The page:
Environmental review begins on eradication of mussels

Dale Rosskamp, a deputy district engineer who looks a lot like Rainn Wilson ("Dwight" from The Office), inspects an object used to measure how the zebra mussels grow on different surfaces at San Justo Reservoir in 2009.

San Luis Reservoir to remain closed for time being
San Luis Reservoir to remain closed for time being

The multi-year process of ridding San Justo Reservoir of invasive zebra mussels is moving forward this month with the impending release of an environmental document for public review.

The San Benito County Water District, working in conjunction with the federal Bureau of Reclamation, is seeking public comment on a plan to treat the infested reservoir with potash to kill the fingernail-sized mussels first discovered at the Union Road waterway in January 2008.

The popular boating and fishing area has been closed to the public ever since to prevent the spread of the freshwater creatures, which are harmful to water systems because they produce toxins that kill native organisms. They also reproduce so quickly and in such great numbers that they can clog drinking water or agricultural irrigation delivery systems.

Water district chief Jeff Cattaneo expects the environmental review documents to be available by the end of next week, both online and in the water district offices. After a 30-day period, the district plans to review and address the comments in March and then certify the plan with the district board.

At the same time, the Bureau of Reclamation will be conducting an environmental review of its own. When those two documents are completed, a final eradication plan will be designed and the agencies will approach Congress to seek an appropriation to fund the work. Final numbers aren’t available, but it is estimated that the project will cost $2 million to $3 million, according to Cattaneo.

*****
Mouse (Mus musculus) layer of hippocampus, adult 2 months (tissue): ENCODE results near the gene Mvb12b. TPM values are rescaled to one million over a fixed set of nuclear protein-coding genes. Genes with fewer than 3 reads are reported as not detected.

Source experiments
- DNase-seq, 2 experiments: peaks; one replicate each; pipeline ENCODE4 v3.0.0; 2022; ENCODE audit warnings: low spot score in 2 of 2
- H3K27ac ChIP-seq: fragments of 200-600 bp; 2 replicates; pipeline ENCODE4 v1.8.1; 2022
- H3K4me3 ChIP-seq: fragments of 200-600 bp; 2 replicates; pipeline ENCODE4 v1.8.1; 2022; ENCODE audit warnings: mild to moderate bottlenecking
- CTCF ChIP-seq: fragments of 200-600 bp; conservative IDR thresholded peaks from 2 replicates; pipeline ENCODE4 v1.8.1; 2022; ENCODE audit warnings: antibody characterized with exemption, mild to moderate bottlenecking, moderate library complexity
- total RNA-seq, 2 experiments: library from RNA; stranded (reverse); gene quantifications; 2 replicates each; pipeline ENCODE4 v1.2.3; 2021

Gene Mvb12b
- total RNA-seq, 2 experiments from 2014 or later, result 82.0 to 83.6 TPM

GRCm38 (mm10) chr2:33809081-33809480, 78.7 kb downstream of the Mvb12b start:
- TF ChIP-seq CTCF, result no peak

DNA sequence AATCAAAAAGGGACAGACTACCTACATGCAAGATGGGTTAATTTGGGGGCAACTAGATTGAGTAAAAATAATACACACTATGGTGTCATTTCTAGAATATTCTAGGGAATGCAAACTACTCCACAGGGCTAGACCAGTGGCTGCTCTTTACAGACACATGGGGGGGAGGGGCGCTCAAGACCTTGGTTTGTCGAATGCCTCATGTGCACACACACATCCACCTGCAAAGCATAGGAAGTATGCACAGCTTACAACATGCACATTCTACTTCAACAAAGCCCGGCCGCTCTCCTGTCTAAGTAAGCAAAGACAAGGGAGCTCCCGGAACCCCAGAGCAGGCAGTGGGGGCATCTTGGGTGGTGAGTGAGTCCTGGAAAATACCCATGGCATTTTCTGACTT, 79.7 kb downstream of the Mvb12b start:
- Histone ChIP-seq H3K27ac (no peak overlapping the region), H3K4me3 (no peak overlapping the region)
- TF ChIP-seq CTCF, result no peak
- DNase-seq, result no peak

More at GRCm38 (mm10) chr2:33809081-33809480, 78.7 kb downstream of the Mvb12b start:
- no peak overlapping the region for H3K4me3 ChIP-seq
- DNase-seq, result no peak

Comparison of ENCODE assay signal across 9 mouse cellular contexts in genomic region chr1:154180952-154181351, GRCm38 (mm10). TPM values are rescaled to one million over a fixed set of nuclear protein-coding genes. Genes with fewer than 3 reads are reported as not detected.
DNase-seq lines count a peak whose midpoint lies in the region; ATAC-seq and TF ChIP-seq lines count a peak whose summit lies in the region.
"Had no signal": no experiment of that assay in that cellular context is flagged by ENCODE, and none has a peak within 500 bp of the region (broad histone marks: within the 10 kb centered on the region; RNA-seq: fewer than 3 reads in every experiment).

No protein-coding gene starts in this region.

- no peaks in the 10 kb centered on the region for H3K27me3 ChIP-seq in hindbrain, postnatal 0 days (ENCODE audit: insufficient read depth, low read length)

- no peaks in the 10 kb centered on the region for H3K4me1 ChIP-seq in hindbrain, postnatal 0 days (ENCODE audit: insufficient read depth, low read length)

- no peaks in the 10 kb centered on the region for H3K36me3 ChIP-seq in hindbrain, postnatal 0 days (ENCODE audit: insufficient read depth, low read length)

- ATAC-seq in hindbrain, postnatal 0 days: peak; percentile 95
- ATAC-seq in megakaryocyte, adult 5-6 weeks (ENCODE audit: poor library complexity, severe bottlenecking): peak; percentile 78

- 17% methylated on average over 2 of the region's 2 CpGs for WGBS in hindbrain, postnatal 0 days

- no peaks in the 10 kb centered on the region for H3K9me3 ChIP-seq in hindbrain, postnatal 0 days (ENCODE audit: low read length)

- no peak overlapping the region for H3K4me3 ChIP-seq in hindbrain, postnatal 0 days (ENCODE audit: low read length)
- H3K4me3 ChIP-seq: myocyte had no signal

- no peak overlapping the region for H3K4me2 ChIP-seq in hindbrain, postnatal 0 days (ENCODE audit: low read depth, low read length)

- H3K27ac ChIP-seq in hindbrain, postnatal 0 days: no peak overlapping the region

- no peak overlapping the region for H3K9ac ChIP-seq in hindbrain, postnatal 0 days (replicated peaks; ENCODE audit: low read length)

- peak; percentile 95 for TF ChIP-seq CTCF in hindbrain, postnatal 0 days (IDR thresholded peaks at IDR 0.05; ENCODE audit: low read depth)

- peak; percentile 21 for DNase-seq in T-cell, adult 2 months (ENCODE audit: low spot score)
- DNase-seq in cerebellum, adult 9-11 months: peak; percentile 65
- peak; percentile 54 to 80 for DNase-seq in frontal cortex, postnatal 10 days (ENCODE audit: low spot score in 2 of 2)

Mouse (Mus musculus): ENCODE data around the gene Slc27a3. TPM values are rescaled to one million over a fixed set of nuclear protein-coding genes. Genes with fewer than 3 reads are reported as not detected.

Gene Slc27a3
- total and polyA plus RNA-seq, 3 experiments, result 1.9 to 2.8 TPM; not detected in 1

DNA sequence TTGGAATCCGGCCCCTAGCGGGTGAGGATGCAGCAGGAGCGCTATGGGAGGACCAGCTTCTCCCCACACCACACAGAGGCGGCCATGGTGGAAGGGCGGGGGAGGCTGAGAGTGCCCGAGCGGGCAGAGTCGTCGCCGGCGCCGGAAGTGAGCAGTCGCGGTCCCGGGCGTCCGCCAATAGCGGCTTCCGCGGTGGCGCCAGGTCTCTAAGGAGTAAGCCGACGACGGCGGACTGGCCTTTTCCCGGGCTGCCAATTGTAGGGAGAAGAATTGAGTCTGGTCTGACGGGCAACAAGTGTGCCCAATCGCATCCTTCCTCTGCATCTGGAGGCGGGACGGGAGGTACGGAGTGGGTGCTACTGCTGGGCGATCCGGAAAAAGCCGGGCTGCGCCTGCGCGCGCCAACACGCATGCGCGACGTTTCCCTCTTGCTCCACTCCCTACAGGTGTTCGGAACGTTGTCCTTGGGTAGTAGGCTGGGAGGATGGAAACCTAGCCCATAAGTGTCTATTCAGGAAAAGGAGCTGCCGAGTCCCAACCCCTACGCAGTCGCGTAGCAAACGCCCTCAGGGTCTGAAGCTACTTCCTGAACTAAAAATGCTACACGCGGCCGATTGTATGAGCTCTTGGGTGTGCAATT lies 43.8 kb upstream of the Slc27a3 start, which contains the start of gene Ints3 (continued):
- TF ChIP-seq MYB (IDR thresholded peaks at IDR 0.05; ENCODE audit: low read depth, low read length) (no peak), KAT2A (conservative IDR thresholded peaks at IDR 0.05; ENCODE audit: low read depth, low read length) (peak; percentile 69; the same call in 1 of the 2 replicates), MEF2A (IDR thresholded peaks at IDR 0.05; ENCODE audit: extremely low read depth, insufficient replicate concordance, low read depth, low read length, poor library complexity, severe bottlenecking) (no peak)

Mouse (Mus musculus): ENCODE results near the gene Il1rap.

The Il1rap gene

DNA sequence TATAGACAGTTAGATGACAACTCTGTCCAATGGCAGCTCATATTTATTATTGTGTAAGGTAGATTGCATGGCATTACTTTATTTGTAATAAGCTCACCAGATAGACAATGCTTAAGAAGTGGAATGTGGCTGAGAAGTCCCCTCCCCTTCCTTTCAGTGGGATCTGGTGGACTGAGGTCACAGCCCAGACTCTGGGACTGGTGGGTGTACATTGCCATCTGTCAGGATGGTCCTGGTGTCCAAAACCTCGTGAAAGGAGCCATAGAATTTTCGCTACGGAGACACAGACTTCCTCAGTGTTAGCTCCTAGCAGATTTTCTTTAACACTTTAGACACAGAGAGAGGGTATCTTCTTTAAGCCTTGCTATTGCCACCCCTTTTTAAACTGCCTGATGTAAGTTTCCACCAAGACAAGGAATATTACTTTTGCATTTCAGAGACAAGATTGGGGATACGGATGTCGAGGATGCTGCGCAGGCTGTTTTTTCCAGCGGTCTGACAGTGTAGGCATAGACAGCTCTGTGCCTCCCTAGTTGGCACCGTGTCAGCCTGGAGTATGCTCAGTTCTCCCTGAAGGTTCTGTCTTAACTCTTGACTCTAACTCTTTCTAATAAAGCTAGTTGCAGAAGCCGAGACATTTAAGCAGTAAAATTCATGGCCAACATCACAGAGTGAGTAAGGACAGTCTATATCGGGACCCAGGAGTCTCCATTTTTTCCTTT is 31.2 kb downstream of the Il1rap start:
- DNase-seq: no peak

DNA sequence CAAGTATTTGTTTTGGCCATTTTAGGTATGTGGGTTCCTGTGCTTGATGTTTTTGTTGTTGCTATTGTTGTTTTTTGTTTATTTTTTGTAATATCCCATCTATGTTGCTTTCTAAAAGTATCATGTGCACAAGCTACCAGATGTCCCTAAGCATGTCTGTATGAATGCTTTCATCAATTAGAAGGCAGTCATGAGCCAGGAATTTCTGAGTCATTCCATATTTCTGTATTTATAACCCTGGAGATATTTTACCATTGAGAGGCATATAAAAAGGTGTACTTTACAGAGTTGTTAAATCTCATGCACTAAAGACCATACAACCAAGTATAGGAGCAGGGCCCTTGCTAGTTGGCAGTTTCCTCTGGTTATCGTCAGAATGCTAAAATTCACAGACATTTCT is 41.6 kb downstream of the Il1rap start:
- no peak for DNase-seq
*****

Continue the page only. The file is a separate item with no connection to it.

The plan involves drawing down the reservoir level and trying to kill the mussels with potash, or potassium chloride, a type of salt that disrupts mussels’ ability to filter feed. Officials believe the potash would force the mussels to open up, at which time they could be killed with chlorine or left to die on their own.

Any eradication plan would not begin for a year or more, according to Cattaneo, as many bureaucratic hurdles must first be jumped.

Asked how optimistic he is about funding prospects for the project, Cattaneo said, “it all depends on what the money situation is going to be over the next few years. Also, how important people see this project being it’s one that’s going to help the rest of the agencies that have issues with zebra and quagga mussels to further the science to effect and eradication.”

Environmental concerns on the project, Cattaneo said, “are fairly benign.”We’ve been working with the fish and wildlife service and the Department of Fish and Game, so I don’t expect we’re going to get a lot of concerns.”

In the meantime, the reservoir will remain closed to the public “until we come up with a plan that addresses how much public access there is going to be and how we can monitor that access in the future,” Cattaneo said. “It’s still something we’re working toward. The plan is definitely to open it up at some point. We first need to find out if the (mussel eradication plan) is successful. If it is, we want to make sure the reservoir doesn’t become re-infected. If it’s not successful, we want to make sure we don’t allow other waters to become infected with zebra mussels.”

For a copy of the zebra mussel eradication environmental documents, visit the office at 30 Mansfield Road, call 637-8218, or go online to www.sbcwd.com.

 

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